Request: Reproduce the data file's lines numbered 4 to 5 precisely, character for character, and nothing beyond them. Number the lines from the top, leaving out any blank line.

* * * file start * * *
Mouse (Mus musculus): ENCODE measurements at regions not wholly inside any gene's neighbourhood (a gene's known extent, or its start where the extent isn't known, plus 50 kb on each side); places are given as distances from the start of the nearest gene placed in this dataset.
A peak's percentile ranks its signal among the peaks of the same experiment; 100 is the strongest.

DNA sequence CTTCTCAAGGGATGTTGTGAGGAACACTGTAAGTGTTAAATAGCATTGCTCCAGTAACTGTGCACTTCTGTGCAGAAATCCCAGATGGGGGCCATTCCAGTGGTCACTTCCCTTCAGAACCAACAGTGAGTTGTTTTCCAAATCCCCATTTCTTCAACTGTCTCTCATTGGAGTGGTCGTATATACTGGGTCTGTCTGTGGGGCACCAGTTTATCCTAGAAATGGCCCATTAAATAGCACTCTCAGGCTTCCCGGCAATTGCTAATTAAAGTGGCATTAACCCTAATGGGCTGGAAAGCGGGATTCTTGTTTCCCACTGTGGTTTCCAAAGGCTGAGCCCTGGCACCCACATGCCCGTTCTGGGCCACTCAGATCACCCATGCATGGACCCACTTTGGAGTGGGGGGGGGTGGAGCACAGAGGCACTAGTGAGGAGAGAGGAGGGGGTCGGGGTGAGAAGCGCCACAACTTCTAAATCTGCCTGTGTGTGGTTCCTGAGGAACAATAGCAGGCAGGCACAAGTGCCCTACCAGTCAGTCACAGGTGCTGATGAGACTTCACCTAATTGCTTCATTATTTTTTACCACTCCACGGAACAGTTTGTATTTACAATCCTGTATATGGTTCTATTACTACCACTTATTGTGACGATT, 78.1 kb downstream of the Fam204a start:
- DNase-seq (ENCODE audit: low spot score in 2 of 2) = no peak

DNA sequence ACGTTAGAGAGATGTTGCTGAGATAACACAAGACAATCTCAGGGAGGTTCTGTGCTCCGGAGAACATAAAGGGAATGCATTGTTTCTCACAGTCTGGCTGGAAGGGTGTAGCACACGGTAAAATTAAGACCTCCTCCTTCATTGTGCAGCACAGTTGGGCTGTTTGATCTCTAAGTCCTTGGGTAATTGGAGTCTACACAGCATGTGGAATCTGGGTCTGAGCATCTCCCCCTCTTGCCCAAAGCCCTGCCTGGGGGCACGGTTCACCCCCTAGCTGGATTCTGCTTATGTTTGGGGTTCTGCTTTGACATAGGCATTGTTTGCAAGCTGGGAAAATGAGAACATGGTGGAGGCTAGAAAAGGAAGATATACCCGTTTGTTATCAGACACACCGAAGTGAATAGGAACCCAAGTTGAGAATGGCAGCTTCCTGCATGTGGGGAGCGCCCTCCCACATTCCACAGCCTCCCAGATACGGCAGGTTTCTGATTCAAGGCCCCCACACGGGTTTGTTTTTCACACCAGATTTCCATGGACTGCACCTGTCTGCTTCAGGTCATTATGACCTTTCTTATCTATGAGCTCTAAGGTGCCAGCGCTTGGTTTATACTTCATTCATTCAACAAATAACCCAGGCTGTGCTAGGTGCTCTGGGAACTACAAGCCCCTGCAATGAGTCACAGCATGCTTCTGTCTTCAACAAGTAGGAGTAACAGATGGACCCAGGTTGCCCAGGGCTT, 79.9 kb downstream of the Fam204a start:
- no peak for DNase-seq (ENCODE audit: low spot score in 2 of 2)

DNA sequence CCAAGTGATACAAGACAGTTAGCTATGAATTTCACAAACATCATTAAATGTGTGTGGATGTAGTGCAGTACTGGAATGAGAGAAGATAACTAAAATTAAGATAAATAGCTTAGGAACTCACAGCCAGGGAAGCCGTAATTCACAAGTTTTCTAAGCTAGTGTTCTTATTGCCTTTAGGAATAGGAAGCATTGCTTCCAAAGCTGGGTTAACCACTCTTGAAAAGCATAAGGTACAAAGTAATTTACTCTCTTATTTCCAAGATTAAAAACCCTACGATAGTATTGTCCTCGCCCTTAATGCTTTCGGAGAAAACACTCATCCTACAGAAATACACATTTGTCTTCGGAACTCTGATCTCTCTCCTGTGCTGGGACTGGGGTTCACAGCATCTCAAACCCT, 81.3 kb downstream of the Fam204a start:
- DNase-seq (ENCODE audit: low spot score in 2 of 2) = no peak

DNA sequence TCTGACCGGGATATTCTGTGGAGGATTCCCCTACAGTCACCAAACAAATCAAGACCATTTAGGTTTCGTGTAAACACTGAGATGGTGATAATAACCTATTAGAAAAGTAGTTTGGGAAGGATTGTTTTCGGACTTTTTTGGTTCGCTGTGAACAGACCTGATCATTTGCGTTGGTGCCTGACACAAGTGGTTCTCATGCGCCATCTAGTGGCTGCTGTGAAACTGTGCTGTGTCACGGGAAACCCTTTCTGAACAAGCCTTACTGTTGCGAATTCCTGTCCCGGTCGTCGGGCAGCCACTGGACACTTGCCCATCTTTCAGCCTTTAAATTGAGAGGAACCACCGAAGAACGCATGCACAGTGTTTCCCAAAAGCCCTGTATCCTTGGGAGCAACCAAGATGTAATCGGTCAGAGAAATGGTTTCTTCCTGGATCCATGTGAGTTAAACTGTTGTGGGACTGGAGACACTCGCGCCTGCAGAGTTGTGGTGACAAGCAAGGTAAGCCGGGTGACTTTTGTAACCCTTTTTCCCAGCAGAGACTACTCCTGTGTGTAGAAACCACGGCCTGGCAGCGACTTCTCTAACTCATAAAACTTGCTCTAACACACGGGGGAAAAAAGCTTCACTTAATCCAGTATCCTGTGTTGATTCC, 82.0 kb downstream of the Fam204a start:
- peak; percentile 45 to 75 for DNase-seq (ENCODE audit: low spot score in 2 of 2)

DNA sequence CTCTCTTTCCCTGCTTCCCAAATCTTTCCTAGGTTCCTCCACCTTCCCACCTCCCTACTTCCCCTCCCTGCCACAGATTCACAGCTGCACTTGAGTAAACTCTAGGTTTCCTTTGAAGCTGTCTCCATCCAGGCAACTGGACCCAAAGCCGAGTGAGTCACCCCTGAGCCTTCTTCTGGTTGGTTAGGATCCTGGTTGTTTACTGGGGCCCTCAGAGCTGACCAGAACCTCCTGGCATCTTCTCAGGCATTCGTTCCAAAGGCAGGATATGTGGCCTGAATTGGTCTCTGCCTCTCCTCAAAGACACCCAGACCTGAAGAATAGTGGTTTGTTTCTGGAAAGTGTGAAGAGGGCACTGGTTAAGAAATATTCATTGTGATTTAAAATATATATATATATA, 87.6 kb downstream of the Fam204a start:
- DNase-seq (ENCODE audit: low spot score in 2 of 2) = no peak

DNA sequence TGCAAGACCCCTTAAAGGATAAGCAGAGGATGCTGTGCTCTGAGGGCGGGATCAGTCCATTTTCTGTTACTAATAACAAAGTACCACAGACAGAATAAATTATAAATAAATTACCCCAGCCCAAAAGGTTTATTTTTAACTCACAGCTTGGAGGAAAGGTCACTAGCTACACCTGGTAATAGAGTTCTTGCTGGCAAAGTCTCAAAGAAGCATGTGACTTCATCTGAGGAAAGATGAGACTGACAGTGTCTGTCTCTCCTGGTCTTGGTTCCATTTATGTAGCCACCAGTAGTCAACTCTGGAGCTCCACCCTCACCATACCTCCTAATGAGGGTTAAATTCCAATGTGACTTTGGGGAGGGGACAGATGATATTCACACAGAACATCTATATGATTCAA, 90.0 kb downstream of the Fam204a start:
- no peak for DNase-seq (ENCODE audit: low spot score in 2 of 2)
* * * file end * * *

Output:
- DNase-seq (ENCODE audit: low spot score in 2 of 2) = no peak

DNA sequence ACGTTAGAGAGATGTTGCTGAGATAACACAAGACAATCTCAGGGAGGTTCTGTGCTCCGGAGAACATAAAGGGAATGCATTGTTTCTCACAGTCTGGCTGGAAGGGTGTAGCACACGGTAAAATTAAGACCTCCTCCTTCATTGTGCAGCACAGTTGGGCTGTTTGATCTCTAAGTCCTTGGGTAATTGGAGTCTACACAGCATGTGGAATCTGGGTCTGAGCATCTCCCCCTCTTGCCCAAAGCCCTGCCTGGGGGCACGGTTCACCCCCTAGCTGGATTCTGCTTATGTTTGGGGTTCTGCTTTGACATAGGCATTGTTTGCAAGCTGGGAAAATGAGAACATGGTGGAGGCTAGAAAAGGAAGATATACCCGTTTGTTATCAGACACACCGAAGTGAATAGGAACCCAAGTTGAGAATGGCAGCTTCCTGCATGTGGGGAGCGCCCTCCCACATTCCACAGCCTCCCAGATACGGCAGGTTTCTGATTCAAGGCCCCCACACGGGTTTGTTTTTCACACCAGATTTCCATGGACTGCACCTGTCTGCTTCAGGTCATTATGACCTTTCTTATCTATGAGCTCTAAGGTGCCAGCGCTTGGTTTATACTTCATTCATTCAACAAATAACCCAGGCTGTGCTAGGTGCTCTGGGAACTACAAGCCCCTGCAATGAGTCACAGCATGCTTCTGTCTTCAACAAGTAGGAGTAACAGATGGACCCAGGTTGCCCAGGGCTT, 79.9 kb downstream of the Fam204a start: